Initiative’s global CEO, Mat Baxter, recently voiced his opinion to WARC that some agencies had become punching bags for clients, bowing to every unreasonable demand just to keep business.
He urged agencies to be more proactive, instead of passive, grow some teeth, and say no to clients with unreasonable demands, particularly when it came to pitching and the long wait for remuneration for services rendered.
But do South African agency executives agree with Baxter’s views? The Media Online spoke to Marc Taback (CEO of Initiative SA), Chris Botha (group managing director of Park Advertising), Ana Carrapichano (founder and CEO of Mediology) and Ilan Lazarus (managing partner of PHD) to find out. Here are their insights:
Q: Do you think South African agencies have been punching bags for clients and do they need to grow teeth?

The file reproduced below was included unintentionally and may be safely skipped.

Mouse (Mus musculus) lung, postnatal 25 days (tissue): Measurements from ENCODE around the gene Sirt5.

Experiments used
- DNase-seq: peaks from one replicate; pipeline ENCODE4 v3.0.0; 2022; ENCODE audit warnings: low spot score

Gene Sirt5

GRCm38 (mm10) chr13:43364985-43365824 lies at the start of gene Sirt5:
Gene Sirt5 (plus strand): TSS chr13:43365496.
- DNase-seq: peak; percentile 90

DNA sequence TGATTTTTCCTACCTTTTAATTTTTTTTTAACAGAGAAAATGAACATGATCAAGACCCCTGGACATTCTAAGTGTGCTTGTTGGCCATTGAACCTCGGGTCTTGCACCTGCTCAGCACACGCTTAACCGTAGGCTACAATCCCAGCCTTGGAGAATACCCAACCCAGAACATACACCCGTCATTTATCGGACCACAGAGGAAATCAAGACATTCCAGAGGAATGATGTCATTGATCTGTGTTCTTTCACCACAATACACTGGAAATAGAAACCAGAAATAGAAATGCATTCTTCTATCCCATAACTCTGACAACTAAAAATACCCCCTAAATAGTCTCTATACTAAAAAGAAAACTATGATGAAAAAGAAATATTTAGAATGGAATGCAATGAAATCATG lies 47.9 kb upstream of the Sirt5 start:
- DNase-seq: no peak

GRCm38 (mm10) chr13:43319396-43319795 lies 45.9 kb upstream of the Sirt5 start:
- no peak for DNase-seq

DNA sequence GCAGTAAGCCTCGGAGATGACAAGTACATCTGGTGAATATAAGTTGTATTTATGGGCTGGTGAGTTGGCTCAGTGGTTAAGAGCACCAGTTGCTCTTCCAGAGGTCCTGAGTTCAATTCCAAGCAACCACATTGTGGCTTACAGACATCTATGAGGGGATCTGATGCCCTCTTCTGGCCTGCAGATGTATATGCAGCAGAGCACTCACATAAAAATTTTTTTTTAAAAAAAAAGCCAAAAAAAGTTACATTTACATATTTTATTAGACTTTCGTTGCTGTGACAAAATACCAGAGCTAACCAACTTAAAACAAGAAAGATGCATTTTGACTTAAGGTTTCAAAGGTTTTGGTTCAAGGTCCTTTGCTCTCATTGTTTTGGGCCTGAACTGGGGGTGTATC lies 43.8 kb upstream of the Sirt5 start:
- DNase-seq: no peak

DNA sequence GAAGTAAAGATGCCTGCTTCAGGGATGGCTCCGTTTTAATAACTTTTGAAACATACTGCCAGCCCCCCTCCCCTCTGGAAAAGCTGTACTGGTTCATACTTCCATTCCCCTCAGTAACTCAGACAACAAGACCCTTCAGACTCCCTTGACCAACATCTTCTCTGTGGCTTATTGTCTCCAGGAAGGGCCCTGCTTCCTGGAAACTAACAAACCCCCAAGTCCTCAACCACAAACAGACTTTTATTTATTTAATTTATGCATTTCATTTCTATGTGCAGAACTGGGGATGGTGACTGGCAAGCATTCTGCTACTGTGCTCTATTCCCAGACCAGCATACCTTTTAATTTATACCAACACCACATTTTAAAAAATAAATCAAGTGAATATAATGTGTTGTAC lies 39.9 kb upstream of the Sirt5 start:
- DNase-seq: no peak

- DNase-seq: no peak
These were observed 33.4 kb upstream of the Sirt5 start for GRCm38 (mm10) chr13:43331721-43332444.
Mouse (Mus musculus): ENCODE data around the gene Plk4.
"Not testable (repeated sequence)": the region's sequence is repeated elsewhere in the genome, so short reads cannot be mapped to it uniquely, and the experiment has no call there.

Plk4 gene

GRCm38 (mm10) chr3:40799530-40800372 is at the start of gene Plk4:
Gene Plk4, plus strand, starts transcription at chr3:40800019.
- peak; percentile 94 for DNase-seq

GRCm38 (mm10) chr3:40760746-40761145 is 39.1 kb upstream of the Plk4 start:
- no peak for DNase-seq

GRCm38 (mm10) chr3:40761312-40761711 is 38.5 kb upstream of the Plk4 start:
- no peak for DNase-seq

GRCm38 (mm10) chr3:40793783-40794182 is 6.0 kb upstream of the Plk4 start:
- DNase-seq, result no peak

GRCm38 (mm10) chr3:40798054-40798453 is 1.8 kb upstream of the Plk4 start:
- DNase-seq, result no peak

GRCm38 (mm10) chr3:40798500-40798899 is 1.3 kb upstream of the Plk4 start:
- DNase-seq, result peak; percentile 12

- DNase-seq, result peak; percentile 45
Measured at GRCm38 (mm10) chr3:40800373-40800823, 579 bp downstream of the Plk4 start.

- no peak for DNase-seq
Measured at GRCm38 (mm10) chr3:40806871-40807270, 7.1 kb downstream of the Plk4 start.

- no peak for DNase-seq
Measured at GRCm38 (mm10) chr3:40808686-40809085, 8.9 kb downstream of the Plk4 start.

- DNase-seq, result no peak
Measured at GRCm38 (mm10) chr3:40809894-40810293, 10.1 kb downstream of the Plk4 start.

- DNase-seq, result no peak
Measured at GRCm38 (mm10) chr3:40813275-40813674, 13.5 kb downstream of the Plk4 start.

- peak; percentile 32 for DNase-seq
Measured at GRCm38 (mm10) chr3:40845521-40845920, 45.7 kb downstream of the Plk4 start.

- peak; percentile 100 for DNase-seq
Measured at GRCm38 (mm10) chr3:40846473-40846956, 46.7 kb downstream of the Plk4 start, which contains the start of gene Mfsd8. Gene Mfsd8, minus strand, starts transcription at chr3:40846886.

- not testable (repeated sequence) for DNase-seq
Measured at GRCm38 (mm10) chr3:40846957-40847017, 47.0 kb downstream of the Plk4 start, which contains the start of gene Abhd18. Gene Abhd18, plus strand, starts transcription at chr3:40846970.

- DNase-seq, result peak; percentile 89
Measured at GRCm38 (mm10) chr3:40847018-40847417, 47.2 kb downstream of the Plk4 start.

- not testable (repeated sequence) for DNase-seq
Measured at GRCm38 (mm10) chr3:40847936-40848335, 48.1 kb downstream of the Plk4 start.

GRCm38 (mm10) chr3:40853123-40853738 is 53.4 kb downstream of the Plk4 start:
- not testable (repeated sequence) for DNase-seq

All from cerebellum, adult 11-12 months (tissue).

Taback: Yes, in some cases – especially during pitches. However, if you have a solid, honest and respectful partnership with your clients they understand the media process and will never use media agencies as punching bags.
Botha: It depends on your relationship I guess. For the most part I don’t think so. I believe we work with our clients as partners. If you do average work that commoditises you, you will be treated like a commodity supplier. If you do great work that makes you an important business partner, then you are an important business partner and is treated as such. If you need to rely on “teeth” to get what you want, I think you are on the wrong foot already. Mature discussions around expectations and deliverables is what we find works best, and prevents any “punching bags” being required.